Several lists are currently missing from this list, so there's honestly not that much to analyze.  Both Law and Mayo have Cole and Taillon in the top 20, which seems to be consensus and makes sense logically.

On both lists, Hanson and Polanco also made appearances, neither in the top 25, but each list had one of those two guys crack the top 60. That's an appropriate balance of optimism and realism on two guys who haven't seen a pitch in High-A ball yet.  Hanson led on both lists, possibly due to the fact that he was less of a "out of nowhere" guy - Hanson had a really strong first half of a a season in the GCL in 2011 until an injury hampered his performance the rest of the way - than Polanco.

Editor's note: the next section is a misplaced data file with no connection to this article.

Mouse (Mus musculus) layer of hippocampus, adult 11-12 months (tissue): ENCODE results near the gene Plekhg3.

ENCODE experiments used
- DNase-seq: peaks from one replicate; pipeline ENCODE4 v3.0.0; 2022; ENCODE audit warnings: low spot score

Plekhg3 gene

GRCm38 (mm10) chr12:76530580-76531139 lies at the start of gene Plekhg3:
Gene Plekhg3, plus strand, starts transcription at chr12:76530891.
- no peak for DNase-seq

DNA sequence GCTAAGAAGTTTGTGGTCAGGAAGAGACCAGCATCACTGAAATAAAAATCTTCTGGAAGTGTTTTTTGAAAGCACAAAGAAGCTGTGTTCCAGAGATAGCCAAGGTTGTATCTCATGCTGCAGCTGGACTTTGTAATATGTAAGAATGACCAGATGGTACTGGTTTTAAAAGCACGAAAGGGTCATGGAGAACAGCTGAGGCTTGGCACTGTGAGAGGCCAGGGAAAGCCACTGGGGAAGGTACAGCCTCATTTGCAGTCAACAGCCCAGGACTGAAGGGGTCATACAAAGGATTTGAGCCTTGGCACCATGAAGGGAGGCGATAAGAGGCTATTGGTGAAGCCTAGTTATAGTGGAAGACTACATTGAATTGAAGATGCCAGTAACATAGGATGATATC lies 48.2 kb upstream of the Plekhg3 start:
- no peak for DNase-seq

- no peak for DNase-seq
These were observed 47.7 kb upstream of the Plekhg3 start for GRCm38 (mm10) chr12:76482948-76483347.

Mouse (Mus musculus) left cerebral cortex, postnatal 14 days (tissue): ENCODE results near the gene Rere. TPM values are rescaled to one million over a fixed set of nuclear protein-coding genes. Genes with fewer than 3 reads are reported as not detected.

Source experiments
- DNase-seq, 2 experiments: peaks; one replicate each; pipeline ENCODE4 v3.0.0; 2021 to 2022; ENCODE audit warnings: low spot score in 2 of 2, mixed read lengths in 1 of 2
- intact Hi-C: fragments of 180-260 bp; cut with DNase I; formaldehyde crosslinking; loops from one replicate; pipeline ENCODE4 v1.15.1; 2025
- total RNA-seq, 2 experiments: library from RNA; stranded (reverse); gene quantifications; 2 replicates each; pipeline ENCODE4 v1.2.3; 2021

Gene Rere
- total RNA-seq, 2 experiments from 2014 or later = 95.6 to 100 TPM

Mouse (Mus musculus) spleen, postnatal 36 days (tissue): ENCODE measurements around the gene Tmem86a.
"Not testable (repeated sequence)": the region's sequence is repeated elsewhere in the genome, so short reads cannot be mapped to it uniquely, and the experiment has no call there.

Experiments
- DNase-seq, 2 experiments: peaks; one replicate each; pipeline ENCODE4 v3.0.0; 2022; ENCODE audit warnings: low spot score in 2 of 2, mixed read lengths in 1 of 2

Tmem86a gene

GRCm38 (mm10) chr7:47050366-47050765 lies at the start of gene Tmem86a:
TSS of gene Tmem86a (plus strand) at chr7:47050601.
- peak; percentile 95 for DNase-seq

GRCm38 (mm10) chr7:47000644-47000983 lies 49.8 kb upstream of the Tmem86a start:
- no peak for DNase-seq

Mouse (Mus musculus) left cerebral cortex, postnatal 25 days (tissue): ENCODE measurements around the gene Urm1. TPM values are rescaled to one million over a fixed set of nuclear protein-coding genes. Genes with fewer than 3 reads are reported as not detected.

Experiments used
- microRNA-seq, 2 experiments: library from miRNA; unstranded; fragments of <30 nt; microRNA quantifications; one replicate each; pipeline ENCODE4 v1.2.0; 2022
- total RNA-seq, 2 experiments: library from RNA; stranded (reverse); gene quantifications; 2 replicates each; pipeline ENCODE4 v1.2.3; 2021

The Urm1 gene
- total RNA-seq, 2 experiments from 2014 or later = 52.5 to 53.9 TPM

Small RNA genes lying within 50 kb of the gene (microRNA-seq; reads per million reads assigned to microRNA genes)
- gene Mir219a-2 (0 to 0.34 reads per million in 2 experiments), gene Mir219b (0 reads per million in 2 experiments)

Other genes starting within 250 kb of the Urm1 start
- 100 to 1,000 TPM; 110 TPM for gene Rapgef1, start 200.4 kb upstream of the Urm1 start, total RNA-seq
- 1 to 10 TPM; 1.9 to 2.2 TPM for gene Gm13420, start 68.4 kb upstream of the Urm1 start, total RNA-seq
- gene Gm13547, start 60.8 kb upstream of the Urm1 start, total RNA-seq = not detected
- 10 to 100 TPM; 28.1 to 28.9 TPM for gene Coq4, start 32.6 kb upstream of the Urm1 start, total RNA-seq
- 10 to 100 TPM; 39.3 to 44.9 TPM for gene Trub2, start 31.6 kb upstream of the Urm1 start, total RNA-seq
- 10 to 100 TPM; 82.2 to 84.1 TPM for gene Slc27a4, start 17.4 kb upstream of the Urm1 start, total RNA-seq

Heredia hasn't pitched at all in full season ball, so a ranking in the back end of the top 100 or just outside if appropriate, no matter how high his ceiling.  On that note though, Law seemed to doubt Heredia's ceiling a bit, possibly due to a lack of physical projection, which I saw as interesting and possibly a bit off base.

Top Prospects by Team

When it comes to top prospect lists for each individual organizations, Keith Law has a set of top 10 lists.  John Sickels has a set of top 20 lists.  So does Jonathon Mayo. Baseball America has a set of top 10 lists.  Baseball Prospectus has a set of top 10 lists.  Bullpen Banter has a set of top 15 lists.  Pirates Prospects does a top 20 list just for the Pirates. 

Keith Law

Law's article is behind a paywall, as always.  His top 10 starts with the big five - Cole, Taillon, Hanson, Polanco, and Heredia - in that order - and then his top 10 ends with Bell, Barnes, Kingham, Mathisen, and Clay Holmes.  In a separate chat, Law mentions that Tyler Glasnow was the final cut and proceeds to give him a glowing report, indicating there are reports of the young pitcher touching 98.

John Sickels